- The coronavirus decimated the retail industry’s ability to gather data on their customers, including their purchasing habits.
- Not having that kind of data can hamper a retailer’s ability to plan out inventory or marketing campaigns.
- But as more consumers pivot to digital channels amid the outbreak, video and audio may become the richest stream of information available to help companies better gain insight into their customers.
- AI-backed analytics firm Medallia is poised to capitalize on that trend with a string of recent acquisitions.
- “People are beginning to wake up to the connective tissue that is customer and employee feedback,” CEO Leslie Stretch told Business Insider.
- Visit Business Insider’s homepage for more stories.
It’s hard out there for a retailer.
The industry was one of the most impacted by the sudden impacts of the novel coronavirus pandemic — which forced many stores to close nearly overnight, even as they immediately pivoted to the online shopping models that became their only way to reach customers.
Some of the most devastating effects of the pandemic on the industry happened behind the scenes, however. The outbreak significantly impacted the ability for retailers to gather data to predict future shopping habits — an important tool that informs which and how many products they should keep in stock. With consumer shopping habits changing so quickly, retailers were left without the information they needed to see if the trends were long-term or just a blip.
And with many stores still closed and in-person shopping still recovering, companies have to rely on historic data to power the artificial intelligence-backed analytics tools that help them make those important decisions around inventory, promotions, and other critical operational and marketing efforts.
But that older data is quickly becoming useless as a prediction tool, and businesses are scrambling to figure out how to replace it. The answer for the industry may be found in voice, video, and other information gathered from digital channels, according to Medallia CEO Leslie Stretch.
Digital is “now 100% of their business and they hadn’t implemented effective feedback mechanisms to capture the voice of their customers,” he told Business Insider. “People are beginning to wake up to the connective tissue that is customer and employee feedback.”
With a market cap of roughly $4.3 billion, Medallia helps clients like Macy’s, Sephora, and Marriott by bringing in information from those channels and organizing it to help them gain better insight into their customers. And it doesn’t just focus on retail. Among other applications, Medallia’s offerings can be used to help insurance companies improve customer interactions with its agents by analyzing online chats or voice calls.
Stretch called feedback data — like social media posts or customer service call logs — the “big, misunderstood gold mine of information” and critical to companies trying to build a “digital twin” of their customers, referring to the concept of distilling an individual consumer’s behavior into a slew of data points that can be analyzed.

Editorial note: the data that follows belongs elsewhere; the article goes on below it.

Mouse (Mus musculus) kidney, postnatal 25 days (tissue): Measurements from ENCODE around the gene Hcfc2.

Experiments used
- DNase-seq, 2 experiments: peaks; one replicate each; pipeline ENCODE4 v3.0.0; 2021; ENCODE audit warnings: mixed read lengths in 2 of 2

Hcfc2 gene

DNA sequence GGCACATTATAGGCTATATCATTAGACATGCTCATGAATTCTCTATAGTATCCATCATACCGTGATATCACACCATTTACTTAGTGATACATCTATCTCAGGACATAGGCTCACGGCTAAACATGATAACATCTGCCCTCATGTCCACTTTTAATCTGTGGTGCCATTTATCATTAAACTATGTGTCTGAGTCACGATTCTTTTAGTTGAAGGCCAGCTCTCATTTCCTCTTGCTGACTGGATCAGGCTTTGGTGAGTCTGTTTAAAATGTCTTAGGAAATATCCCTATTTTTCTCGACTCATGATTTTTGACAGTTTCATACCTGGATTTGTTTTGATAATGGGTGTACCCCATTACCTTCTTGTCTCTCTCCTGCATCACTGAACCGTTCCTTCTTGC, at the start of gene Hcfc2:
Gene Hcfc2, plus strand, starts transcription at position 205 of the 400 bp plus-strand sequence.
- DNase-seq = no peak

“People are searching for tools, techniques, and technology to create and build out that dynamic, animated picture of the customer so that they can understand the customer in the absence of their traditional methods,” he said.
That’s where Medallia believes that it is poised to shine. The company uses proprietary AI technology to gather that information from a slew of sources. And with a string of recent acquisitions, it believes that it’s now able to capitalize on the big shift towards digital.
Analyzing video and audio data streams
Now, Medallia is able to add audio and video to the existing feedback data it already analyzes, creating the opportunity for ” tens of thousands, hundreds of thousands, or millions” more touchpoints, according to Stretch — particularly as the pandemic accelerates usage of voice and video channels.
Say a customer is talking to a customer service agent over the phone. A system from Voci Technologies — which Medallia acquired in April — can immediately translate that to text that can then be analyzed. When that is combined with thousands of other similar calls, companies can begin to extrapolate trends that can be used to inform decision-making.
Voice data “tends to be richer and it tends to be denser. You get 10-to-15-to-20 times more information on a simple text interaction,” he added.
And now, as more people flock to online chat services like Zoom, there’s an immense opportunity to analyze those streams to extract information like a customer or employees facial emotion or physical movements. Using technology from LivingLens, a company that Medallia purchased in February, that data can be used to create a more powerful profile of that person.
But it’s use cases go beyond just the consumer landscape. Insurance companies and other firms could use it to remotely analyze or inspect a property in order to build a new policy. Airbnb, for example, is an existing customer of LivingLens.
“We’re looking for all kinds of rich data that could inform us about the state of mind, the frame of mind of the consumer, or hone in on the key words, the things that they’re saying, and their expressions too,” said Stretch.
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